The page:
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It’s no secret that Apple will begin enforcing its AppTrackingTransparency framework soon, chipping away a decade of targeting practices and technologies. But there’s another side of Apple’s privacy coin that gets talked about less: SKAdNetwork, and it’s perhaps even more important that advertisers pay attention to the actions needed to stay current.
What is SKAdNetwork?
SKAdNetwork (sometimes referred to as SKAN) was introduced to the public officially in 2018, though only available to limited partners as Apple tested the waters. At its World Wide Developer Conference last year, Apple announced SKAdNetwork to facilitate install transparency and measurement in IDFA-less inventory, and in other app-install campaigns, coming with iOS 14 (and future iOS versions).
Fundamentally, this framework is Apple’s way of providing ad attribution without compromising a user’s privacy. In the most basic terms: SKAdNetwork allows third-party ad networks (like AdColony) to attribute installs without exposing a user’s device id (IDFA).
Apple also made it clear in their specifications and developer Terms of Service that any other methods (inferred, aggregated, fingerprinted, etc.) that attempt to track users who don’t opt in (tracking as defined by Apple!) run the risk of being shut off at any moment, without warning, by Apple.
That’s a lot of technical jargon there, but if you’re running UA for your brand’s food delivery, their loyalty program app, or any other kind of app under the sun, you need to be ready to shift at least some of your campaign spend to SKAN campaigns.
SKAdNetwork works by marking the ad tap (click) with a unique signature so that when the user installs the app, Apple verifies the ad network signature is legitimate and registered with Apple, and alerts the ad network that an install occurred without the ad network ever needing to look at the IDFA.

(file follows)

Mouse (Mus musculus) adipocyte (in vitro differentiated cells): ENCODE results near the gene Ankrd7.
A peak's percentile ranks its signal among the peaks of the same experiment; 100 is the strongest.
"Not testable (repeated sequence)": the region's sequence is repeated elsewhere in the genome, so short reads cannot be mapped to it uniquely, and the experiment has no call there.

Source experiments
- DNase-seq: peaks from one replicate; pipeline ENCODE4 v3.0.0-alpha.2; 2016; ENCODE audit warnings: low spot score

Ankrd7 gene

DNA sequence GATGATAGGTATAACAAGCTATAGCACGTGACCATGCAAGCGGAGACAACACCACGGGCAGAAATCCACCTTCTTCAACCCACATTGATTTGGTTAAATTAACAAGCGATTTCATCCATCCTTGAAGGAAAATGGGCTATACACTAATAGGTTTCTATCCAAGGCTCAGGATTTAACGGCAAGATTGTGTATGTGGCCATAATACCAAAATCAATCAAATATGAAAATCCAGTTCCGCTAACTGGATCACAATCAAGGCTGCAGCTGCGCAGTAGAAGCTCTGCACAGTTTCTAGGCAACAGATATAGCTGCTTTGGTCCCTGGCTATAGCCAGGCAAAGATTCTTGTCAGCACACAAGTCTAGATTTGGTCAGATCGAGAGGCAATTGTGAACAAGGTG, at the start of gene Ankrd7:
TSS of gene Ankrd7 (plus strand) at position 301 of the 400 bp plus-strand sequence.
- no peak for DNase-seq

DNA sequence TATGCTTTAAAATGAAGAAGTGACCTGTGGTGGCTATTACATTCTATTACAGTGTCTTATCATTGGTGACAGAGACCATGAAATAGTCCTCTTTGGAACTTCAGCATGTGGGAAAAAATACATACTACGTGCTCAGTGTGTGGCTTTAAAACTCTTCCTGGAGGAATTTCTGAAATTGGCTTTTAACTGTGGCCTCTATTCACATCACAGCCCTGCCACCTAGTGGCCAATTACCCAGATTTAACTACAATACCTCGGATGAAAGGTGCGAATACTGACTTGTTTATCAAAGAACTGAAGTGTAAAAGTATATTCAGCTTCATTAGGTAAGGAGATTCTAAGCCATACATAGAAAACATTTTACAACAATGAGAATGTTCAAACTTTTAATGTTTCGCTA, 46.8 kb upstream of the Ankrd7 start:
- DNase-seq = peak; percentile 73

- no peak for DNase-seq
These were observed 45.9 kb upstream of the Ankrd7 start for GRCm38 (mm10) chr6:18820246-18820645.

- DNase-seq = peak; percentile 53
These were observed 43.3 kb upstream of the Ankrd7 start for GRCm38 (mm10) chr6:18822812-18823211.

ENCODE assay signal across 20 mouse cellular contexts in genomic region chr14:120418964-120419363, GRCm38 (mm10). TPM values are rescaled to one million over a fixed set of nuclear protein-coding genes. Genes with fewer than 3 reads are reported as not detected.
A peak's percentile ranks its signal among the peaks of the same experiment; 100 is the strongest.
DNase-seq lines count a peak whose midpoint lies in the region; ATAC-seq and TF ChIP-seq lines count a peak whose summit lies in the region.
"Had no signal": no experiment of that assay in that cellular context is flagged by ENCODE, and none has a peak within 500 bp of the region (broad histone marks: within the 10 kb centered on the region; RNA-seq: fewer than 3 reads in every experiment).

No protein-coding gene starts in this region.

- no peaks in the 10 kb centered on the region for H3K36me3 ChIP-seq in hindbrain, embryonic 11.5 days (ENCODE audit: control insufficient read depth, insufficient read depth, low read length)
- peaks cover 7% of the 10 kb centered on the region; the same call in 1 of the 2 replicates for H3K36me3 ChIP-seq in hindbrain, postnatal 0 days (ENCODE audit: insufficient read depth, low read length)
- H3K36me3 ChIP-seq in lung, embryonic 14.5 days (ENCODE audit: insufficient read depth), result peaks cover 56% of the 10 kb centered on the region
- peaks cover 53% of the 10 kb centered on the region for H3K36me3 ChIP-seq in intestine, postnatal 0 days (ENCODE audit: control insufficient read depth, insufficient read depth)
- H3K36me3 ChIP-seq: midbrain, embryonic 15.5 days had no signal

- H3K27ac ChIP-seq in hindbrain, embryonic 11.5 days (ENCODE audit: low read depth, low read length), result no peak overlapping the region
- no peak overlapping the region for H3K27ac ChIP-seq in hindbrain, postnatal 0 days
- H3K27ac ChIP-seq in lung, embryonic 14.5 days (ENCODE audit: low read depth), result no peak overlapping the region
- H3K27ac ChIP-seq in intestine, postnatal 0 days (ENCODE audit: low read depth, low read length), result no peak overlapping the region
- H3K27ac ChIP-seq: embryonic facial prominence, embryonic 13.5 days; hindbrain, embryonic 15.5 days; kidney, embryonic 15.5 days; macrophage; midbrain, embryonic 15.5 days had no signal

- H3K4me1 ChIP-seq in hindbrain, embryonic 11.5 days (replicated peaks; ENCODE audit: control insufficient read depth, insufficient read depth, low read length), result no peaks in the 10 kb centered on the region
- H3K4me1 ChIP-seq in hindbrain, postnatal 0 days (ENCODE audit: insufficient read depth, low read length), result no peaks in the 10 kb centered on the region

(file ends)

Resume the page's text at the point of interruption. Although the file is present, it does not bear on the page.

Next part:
Do I need to change my app?
Yes. Once an app is installed and opened via SKAdNetwork, it communicates with Apple to confirm the install, then sends the postback (the “receipt”) to the ad network that delivered the install. The Apple-signed notification includes the campaign ID but doesn’t include user- or device-specific data.
If the version of the app a user installs can’t do that, imagine the receipt printer at checkout is out of tape!
Specifically, advertiser apps (that is to say, the one you’re running a campaign to get users to install!) must confirm the new install or download took place by using a class function in the code of the app itself called registerAppForAdNetworkAttribution(). If the app doesn’t do this, you won’t be able to attribute, or even measure, installs!
But I can’t code!
If you’re at a major burger chain or Italian restaurant with an app (that did gangbusters in 2020), or an agency running their user acquisition, there’s a high chance the app itself is made by a contracted app developer like BottleRocket, RightPoint, or another trusted app development house and not the brand itself or the UA agency. This is all information those developers should be aware of, but they may also be waiting to hear from you on direction. Schedule that meeting!
This is somewhat different from the arrangement at most mobile game developers, where the engineer changing the code (or at least their direct supervisor) is known to the person running UA. Before COVID-19, they maybe had drinks on Fridays! This is significantly less common in the non-gaming and brand app world, so don’t wait!
Fortunately, the changes needed to be made app-side are fairly easy. Apple’s documentation for using SKAdNetwork, including what your app development team needs to do in order for it to work can be found on Apple’s developer website. We’ll also be publishing four action items to get your campaigns ready early next week.
Don’t forget you have to be able to receive the postbacks too! If you have any questions about building postback endpoints for SKAdNetwork, adding your integration, ad network IDs, or anything at all, please don’t hesitate to reach out to your AdColony account manager, or email [email protected].
What about Android devices?
Consumers with Android devices remain addressable directly via their AAID (Android Advertising Identifier) and make up a little less than half of the mobile phone market share in the United States, and almost 75% worldwide.
For more information on how you can prepare your brand’s app growth team for Apple’s changes, we recommend checking out our post on Getting Your Campaign Ready for iOS 14.